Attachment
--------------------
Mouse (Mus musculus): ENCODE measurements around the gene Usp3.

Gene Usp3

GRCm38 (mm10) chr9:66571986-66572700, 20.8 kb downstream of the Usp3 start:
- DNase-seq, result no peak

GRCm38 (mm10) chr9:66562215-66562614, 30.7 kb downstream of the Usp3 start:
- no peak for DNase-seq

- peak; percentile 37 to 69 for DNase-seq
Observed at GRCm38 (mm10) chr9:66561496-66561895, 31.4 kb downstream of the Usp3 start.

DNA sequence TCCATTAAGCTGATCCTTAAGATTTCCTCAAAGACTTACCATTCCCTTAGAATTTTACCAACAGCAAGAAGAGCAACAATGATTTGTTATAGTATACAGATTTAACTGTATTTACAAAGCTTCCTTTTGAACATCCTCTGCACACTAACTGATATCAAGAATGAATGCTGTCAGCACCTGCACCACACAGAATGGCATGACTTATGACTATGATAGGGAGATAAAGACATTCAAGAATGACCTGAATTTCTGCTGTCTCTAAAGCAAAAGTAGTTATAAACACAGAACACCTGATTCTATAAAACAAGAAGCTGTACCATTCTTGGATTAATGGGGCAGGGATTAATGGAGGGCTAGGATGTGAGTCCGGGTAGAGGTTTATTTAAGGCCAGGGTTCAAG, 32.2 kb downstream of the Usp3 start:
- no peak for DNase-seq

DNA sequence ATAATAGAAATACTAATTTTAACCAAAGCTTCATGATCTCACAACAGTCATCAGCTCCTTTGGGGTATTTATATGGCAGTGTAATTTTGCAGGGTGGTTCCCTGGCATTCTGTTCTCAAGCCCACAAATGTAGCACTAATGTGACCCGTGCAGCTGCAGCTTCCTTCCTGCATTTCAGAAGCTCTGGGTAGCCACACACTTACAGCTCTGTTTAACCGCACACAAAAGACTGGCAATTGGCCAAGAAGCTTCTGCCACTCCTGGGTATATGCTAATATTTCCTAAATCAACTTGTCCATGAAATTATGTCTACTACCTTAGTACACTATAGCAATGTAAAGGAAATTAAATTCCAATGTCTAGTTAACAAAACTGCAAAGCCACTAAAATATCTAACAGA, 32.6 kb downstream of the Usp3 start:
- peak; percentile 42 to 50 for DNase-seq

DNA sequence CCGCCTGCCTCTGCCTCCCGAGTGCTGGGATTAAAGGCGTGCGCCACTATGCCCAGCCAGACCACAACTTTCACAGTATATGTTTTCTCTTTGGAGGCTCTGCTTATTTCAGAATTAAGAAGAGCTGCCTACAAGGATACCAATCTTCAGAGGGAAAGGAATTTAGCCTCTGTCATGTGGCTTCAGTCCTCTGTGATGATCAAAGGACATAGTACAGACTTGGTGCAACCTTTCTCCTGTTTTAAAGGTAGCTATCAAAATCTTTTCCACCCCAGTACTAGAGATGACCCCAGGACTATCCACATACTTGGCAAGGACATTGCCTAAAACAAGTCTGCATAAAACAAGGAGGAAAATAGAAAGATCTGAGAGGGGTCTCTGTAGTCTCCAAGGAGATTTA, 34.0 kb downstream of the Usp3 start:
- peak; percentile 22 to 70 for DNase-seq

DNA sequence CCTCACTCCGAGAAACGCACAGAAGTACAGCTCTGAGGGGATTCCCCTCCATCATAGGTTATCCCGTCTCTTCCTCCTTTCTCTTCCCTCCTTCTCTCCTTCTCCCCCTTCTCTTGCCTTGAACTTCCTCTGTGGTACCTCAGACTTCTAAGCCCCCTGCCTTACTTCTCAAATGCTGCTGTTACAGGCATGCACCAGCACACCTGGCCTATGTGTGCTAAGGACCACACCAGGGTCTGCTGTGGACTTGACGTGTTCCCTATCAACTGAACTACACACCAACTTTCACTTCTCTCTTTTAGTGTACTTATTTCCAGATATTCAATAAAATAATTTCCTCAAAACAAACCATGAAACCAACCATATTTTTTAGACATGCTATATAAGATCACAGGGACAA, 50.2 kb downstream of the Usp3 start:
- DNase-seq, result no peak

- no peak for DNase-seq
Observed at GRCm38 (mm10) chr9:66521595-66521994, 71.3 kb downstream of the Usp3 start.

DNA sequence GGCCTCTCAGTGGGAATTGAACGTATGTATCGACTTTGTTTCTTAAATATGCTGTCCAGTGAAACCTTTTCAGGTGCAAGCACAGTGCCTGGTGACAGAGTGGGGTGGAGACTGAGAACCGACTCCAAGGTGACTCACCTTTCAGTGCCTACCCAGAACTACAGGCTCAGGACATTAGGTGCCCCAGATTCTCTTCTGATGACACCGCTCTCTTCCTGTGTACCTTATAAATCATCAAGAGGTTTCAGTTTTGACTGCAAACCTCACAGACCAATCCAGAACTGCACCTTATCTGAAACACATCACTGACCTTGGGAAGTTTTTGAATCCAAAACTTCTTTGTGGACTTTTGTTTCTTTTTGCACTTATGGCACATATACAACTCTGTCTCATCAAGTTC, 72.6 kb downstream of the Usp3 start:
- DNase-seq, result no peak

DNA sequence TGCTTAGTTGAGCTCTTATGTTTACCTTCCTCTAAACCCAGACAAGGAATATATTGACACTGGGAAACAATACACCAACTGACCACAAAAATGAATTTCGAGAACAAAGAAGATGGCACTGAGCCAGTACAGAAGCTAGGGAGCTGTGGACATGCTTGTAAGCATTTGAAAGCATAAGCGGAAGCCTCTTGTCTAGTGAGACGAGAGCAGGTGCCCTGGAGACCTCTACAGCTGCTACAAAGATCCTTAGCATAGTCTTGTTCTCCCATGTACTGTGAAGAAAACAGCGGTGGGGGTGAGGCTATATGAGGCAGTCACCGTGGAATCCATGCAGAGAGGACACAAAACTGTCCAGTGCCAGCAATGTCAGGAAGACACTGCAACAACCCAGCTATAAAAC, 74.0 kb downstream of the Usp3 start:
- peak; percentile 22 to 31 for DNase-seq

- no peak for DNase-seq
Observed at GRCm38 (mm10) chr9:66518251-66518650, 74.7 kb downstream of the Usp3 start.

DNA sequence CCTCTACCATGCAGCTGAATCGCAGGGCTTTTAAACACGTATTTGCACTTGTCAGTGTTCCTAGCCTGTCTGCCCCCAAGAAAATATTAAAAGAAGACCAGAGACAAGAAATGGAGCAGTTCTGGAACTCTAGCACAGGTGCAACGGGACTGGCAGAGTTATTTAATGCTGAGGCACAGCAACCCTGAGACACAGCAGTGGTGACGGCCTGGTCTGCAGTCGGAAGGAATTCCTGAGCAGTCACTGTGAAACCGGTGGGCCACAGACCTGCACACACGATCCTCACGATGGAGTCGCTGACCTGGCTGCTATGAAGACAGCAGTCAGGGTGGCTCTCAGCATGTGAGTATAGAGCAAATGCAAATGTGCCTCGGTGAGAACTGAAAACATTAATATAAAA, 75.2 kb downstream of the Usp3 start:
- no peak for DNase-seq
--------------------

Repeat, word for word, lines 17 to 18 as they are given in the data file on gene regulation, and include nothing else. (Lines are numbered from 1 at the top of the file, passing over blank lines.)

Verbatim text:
- no peak for DNase-seq
Observed at GRCm38 (mm10) chr9:66521595-66521994, 71.3 kb downstream of the Usp3 start.